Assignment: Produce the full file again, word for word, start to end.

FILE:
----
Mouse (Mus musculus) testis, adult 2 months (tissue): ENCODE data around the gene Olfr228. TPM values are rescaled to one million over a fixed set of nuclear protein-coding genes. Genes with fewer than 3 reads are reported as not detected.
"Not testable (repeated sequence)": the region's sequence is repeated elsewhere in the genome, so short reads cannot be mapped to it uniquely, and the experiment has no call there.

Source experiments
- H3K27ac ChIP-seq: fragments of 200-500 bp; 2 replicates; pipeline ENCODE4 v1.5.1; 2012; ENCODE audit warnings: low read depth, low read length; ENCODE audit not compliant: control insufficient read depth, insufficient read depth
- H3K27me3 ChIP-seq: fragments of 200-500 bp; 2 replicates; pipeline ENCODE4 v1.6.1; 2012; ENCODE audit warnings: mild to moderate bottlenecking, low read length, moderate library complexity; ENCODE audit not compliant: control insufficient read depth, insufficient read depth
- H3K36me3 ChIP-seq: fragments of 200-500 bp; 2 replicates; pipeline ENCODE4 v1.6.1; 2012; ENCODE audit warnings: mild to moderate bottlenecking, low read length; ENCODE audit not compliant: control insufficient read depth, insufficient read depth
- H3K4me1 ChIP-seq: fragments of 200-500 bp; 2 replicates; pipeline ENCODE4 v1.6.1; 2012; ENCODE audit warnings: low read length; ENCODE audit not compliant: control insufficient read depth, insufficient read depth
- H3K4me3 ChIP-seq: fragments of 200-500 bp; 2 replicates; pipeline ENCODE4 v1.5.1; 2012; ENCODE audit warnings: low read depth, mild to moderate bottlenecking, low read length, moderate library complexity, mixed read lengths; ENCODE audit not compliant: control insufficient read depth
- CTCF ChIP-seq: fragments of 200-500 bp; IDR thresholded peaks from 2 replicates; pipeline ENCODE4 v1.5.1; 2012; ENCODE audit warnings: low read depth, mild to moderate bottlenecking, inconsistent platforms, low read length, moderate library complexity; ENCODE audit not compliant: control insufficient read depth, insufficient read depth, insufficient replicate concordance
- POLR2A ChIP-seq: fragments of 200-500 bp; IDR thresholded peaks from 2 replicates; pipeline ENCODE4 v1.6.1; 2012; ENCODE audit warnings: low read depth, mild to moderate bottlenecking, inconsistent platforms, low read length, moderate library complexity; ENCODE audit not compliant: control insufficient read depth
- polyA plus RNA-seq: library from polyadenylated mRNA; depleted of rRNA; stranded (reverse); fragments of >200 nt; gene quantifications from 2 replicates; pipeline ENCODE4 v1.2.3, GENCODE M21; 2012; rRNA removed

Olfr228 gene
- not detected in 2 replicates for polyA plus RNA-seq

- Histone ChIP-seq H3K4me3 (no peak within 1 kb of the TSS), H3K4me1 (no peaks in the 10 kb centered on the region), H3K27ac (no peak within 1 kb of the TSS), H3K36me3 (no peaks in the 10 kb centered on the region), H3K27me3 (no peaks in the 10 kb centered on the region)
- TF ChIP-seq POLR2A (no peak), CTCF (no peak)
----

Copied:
Mouse (Mus musculus) testis, adult 2 months (tissue): ENCODE data around the gene Olfr228. TPM values are rescaled to one million over a fixed set of nuclear protein-coding genes. Genes with fewer than 3 reads are reported as not detected.
"Not testable (repeated sequence)": the region's sequence is repeated elsewhere in the genome, so short reads cannot be mapped to it uniquely, and the experiment has no call there.

Source experiments
- H3K27ac ChIP-seq: fragments of 200-500 bp; 2 replicates; pipeline ENCODE4 v1.5.1; 2012; ENCODE audit warnings: low read depth, low read length; ENCODE audit not compliant: control insufficient read depth, insufficient read depth
- H3K27me3 ChIP-seq: fragments of 200-500 bp; 2 replicates; pipeline ENCODE4 v1.6.1; 2012; ENCODE audit warnings: mild to moderate bottlenecking, low read length, moderate library complexity; ENCODE audit not compliant: control insufficient read depth, insufficient read depth
- H3K36me3 ChIP-seq: fragments of 200-500 bp; 2 replicates; pipeline ENCODE4 v1.6.1; 2012; ENCODE audit warnings: mild to moderate bottlenecking, low read length; ENCODE audit not compliant: control insufficient read depth, insufficient read depth
- H3K4me1 ChIP-seq: fragments of 200-500 bp; 2 replicates; pipeline ENCODE4 v1.6.1; 2012; ENCODE audit warnings: low read length; ENCODE audit not compliant: control insufficient read depth, insufficient read depth
- H3K4me3 ChIP-seq: fragments of 200-500 bp; 2 replicates; pipeline ENCODE4 v1.5.1; 2012; ENCODE audit warnings: low read depth, mild to moderate bottlenecking, low read length, moderate library complexity, mixed read lengths; ENCODE audit not compliant: control insufficient read depth
- CTCF ChIP-seq: fragments of 200-500 bp; IDR thresholded peaks from 2 replicates; pipeline ENCODE4 v1.5.1; 2012; ENCODE audit warnings: low read depth, mild to moderate bottlenecking, inconsistent platforms, low read length, moderate library complexity; ENCODE audit not compliant: control insufficient read depth, insufficient read depth, insufficient replicate concordance
- POLR2A ChIP-seq: fragments of 200-500 bp; IDR thresholded peaks from 2 replicates; pipeline ENCODE4 v1.6.1; 2012; ENCODE audit warnings: low read depth, mild to moderate bottlenecking, inconsistent platforms, low read length, moderate library complexity; ENCODE audit not compliant: control insufficient read depth
- polyA plus RNA-seq: library from polyadenylated mRNA; depleted of rRNA; stranded (reverse); fragments of >200 nt; gene quantifications from 2 replicates; pipeline ENCODE4 v1.2.3, GENCODE M21; 2012; rRNA removed

Olfr228 gene
- not detected in 2 replicates for polyA plus RNA-seq

- Histone ChIP-seq H3K4me3 (no peak within 1 kb of the TSS), H3K4me1 (no peaks in the 10 kb centered on the region), H3K27ac (no peak within 1 kb of the TSS), H3K36me3 (no peaks in the 10 kb centered on the region), H3K27me3 (no peaks in the 10 kb centered on the region)
- TF ChIP-seq POLR2A (no peak), CTCF (no peak)